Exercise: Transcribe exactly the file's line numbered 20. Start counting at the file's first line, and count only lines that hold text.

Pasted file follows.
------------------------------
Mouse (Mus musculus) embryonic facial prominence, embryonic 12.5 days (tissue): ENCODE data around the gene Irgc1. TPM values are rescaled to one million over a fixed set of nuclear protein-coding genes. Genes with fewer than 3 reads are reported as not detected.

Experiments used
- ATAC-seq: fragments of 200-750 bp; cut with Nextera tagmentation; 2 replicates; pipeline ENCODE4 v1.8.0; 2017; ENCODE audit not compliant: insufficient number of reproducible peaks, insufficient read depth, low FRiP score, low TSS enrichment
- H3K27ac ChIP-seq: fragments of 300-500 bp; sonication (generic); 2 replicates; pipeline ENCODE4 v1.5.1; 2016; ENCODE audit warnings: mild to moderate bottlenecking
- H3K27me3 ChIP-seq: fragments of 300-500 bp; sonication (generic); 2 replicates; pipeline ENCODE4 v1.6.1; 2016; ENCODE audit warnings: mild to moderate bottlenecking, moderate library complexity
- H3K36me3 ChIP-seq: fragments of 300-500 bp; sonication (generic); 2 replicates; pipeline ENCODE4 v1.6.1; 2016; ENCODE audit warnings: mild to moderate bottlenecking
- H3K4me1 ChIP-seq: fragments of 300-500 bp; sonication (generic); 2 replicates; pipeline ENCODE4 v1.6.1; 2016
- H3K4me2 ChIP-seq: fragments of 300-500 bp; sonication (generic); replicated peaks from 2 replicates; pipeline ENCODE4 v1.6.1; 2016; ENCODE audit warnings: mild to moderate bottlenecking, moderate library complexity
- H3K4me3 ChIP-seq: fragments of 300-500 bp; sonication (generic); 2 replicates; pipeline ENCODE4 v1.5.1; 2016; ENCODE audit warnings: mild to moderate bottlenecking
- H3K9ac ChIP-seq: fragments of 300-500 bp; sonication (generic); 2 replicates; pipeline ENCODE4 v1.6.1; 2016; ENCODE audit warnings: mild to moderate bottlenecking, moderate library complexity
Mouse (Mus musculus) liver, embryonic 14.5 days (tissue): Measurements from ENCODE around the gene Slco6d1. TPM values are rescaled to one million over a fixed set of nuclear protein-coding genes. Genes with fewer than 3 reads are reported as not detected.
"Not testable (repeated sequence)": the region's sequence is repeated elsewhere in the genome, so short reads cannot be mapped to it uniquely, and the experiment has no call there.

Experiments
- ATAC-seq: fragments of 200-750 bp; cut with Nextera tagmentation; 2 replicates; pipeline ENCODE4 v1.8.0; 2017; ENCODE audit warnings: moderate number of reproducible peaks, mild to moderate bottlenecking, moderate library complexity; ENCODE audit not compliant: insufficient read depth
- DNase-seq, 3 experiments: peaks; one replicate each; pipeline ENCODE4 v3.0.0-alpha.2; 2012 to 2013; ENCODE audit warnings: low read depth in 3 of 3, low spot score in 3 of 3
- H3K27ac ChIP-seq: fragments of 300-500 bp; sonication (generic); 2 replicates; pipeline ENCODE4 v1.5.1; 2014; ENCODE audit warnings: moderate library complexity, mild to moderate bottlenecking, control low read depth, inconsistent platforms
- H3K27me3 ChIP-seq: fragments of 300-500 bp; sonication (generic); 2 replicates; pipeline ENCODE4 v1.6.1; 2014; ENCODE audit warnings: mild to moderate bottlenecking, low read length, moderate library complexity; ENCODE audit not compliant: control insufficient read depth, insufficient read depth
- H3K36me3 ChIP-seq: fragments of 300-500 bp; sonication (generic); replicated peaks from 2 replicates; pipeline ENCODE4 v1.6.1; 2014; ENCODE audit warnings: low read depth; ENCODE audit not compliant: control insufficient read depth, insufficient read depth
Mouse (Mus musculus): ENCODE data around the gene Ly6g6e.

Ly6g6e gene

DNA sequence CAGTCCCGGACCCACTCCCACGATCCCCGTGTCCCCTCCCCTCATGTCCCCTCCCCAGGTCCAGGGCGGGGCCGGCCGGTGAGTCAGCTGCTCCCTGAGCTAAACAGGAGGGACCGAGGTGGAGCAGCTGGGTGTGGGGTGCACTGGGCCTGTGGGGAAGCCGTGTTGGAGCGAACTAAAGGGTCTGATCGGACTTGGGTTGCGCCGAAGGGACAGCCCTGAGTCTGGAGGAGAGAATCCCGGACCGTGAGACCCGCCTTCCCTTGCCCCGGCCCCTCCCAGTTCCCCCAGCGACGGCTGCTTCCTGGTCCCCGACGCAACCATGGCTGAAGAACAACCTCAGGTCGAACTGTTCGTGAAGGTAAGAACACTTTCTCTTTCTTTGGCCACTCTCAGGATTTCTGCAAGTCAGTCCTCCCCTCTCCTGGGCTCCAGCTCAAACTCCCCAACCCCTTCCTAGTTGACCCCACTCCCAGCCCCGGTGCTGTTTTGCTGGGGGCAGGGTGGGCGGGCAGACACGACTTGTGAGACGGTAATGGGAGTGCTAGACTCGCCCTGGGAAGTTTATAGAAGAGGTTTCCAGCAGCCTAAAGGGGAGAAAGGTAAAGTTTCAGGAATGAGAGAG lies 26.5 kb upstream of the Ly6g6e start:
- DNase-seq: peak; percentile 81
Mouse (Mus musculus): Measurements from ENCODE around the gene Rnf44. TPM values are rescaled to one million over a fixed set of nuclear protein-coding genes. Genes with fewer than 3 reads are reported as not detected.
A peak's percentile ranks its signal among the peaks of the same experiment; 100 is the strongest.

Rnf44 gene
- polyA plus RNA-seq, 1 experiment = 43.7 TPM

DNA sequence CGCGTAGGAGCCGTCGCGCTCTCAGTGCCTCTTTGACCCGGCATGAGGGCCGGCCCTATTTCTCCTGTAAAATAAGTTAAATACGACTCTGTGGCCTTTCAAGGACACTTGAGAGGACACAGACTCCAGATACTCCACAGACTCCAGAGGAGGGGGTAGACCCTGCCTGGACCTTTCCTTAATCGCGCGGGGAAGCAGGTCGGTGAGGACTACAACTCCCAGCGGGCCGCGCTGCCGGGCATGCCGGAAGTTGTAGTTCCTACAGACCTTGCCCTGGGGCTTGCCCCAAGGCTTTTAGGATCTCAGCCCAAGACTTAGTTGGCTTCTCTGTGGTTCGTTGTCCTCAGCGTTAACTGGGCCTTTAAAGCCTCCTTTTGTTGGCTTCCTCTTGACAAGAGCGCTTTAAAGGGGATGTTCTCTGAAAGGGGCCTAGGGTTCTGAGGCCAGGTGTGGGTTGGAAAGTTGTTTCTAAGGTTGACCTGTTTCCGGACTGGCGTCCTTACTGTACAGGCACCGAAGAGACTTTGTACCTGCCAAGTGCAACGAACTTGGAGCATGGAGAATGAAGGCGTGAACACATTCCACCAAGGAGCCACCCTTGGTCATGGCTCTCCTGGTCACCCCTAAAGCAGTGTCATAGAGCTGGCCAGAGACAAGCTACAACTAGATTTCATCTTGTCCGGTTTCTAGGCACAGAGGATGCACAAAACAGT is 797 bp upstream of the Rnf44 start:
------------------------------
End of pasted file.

Ly6g6e gene